Consumer Reports’ New Ratings Evaluate U.S. Hospitals For Scheduled Surgeries


Analyze Length of Hospital Stays and Mortality Rates; Includes for Five Common Surgery Types

YONKERS, N.Y., July 31, 2013 /PRNewswire-USNewswire/ — For the first time, has rated on how patients fare during and after surgery. The Ratings include an overall surgery Rating, which combines results for 27 categories of , as well as individual Ratings for five specific procedure types: back surgery, hip replacement, knee replacement, angioplasty, and carotid artery surgery.

Up to 30 percent of hospital patients suffer infections, heart attacks, strokes, or other complications after surgery. But consumers have very little to go on when selecting a hospital because it’s not clear which hospitals are doing the best job at keeping surgery patients safe. Although hospitals are required to report to government agencies and some submit data to national registries to see how they stack up against one another, vital safety information remains largely hidden from consumers.

Consumer Reports’ Surgery Ratings are based on an analysis of billing claims that hospitals submitted to Medicare for patients 65 and older, from 2009 through 2011, and cover 2,463 hospitals in all 50 states, Washington, D.C. and Puerto Rico.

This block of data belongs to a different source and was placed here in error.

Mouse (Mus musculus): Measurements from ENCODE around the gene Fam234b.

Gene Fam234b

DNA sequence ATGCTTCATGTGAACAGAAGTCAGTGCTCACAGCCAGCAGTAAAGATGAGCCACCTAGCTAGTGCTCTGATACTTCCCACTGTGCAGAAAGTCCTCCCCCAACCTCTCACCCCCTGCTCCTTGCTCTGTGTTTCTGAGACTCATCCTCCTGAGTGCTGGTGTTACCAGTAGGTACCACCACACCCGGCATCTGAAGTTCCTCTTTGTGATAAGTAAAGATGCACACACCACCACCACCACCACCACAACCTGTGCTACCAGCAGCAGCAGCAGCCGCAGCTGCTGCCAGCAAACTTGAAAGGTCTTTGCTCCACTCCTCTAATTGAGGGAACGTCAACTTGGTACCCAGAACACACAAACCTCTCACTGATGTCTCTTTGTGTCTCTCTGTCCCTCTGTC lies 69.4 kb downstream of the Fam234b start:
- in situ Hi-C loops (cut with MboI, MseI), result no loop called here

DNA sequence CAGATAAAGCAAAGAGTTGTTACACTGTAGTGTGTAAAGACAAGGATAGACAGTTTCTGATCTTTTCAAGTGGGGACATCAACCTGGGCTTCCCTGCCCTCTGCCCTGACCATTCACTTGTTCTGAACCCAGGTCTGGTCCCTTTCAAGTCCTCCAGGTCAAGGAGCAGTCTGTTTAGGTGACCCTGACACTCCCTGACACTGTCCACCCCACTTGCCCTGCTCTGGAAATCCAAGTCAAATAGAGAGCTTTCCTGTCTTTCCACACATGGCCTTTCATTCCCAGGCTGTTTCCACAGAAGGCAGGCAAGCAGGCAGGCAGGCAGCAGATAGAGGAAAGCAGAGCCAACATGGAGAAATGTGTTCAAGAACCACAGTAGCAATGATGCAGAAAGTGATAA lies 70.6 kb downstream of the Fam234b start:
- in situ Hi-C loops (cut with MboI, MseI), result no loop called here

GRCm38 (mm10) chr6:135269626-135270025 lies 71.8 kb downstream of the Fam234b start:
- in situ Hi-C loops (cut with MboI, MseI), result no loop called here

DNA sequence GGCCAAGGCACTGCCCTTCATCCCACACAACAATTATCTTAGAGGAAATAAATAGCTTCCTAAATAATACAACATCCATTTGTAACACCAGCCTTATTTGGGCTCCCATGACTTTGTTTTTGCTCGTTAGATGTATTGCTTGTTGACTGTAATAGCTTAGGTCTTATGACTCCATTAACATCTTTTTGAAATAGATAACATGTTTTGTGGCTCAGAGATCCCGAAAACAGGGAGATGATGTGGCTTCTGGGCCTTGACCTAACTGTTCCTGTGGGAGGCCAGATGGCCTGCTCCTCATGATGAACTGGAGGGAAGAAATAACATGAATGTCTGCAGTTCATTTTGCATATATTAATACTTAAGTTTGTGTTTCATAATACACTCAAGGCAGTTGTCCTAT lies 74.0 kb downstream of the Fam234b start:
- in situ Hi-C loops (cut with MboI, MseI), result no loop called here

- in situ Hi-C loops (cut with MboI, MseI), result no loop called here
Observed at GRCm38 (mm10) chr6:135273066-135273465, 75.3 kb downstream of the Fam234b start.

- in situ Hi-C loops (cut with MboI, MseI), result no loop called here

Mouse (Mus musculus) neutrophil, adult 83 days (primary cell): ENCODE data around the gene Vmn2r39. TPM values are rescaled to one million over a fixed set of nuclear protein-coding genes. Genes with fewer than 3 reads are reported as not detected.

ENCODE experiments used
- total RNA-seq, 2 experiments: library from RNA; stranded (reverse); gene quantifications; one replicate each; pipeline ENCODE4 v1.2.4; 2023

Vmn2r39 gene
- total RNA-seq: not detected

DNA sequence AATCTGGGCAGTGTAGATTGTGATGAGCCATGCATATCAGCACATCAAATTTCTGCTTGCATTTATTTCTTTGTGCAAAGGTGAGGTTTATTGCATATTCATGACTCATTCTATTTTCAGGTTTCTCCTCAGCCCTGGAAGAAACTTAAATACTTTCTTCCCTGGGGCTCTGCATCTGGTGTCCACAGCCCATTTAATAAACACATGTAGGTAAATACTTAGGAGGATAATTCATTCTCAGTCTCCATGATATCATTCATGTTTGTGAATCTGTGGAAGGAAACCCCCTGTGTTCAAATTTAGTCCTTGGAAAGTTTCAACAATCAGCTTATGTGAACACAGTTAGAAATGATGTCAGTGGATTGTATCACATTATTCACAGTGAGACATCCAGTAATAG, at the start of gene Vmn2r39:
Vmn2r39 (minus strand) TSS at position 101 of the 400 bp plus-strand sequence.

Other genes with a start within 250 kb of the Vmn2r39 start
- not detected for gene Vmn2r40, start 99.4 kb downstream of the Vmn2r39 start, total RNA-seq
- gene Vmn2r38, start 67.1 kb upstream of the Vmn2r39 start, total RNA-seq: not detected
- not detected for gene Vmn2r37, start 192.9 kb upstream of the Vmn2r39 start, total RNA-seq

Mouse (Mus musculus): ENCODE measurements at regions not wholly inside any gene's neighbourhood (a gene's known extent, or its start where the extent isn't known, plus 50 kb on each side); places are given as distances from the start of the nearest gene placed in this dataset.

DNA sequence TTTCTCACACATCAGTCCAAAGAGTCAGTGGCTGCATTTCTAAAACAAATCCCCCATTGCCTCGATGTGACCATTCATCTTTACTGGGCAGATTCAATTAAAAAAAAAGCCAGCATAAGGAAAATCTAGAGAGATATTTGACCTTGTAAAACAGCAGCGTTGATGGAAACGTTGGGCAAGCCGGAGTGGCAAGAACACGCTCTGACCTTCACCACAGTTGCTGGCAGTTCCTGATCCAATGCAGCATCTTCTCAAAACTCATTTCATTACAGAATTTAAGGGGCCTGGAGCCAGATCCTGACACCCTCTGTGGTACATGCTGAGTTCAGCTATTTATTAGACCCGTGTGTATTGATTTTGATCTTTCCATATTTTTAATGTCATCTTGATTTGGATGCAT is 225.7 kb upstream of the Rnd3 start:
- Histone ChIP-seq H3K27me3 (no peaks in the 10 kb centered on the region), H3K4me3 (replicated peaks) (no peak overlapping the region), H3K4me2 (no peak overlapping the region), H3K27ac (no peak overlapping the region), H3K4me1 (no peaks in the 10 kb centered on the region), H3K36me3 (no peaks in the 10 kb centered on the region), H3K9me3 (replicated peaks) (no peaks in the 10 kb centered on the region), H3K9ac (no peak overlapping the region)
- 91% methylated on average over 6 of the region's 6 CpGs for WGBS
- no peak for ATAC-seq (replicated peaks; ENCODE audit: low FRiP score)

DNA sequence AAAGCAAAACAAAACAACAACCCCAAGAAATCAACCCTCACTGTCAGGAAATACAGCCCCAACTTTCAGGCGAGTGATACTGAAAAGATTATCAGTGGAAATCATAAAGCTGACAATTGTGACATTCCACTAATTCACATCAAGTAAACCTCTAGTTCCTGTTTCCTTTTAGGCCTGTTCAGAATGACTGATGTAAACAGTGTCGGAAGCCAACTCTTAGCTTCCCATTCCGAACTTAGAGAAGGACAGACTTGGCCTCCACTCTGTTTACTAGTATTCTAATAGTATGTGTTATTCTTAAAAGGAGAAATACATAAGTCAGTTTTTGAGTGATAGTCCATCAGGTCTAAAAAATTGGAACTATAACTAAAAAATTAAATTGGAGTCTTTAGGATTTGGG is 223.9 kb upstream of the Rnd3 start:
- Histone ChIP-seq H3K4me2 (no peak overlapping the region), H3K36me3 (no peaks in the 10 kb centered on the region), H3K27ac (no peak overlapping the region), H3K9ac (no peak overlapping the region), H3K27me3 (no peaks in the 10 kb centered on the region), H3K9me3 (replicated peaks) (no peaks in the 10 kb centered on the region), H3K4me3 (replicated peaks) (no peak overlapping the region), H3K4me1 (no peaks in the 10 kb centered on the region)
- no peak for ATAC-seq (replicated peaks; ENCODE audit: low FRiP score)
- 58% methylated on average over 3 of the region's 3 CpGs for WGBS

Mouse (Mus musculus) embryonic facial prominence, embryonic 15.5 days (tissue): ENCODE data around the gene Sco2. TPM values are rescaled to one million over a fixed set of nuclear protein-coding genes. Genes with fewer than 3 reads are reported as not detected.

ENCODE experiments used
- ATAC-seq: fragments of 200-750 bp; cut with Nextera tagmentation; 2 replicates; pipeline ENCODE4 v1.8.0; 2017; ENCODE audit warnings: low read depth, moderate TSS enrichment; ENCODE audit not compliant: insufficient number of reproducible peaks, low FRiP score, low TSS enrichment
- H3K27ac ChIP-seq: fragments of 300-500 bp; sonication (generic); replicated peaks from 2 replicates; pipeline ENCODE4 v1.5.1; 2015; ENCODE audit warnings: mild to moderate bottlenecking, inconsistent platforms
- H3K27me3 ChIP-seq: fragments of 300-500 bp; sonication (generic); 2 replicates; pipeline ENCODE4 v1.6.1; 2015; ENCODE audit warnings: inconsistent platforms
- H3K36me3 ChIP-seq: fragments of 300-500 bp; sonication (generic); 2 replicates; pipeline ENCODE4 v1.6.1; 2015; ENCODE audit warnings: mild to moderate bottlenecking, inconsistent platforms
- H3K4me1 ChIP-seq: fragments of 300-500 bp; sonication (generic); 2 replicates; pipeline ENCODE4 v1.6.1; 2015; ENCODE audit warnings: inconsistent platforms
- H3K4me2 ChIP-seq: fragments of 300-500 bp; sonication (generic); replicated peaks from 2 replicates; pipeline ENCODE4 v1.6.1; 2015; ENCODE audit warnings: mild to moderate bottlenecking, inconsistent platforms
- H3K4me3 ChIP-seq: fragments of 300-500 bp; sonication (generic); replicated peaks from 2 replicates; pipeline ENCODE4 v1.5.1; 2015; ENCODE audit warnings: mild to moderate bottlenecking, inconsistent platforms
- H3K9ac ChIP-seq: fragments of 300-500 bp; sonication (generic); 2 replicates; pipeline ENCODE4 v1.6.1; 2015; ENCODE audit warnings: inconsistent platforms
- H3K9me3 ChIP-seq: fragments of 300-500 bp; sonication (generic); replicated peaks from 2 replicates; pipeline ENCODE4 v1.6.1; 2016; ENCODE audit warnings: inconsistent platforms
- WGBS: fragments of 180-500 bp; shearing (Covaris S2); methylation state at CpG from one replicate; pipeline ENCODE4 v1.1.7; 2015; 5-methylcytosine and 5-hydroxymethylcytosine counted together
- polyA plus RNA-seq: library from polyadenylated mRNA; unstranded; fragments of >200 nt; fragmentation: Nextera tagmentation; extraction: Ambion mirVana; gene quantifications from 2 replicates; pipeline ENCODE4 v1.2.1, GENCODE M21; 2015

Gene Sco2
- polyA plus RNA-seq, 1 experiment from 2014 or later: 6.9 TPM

The surgery Ratings are based on the percentage of a hospital’s Medicare patients who died in the hospital or stayed longer than expected for their procedure. Research shows that mortality and length of stay correlate with complications, and some hospitals themselves use this approach to monitor quality. To develop the Ratings, Consumer Reports worked with MPA, a health care consulting firm with expertise in analyzing billing claims and clinical records data and in helping hospitals use the information to improve patient safety.

“We wish we had access to more comprehensive, standardized information, but this is the best that is available,” says John Santa, M.D.,…Read more

Pharmalive – The Pulse of the Pharmaceutical Industry

Share This Post

Related Articles

Leave a Reply

© 2019 Global Regulatory Science. All rights reserved. Site Admin · Entries RSS · Comments RSS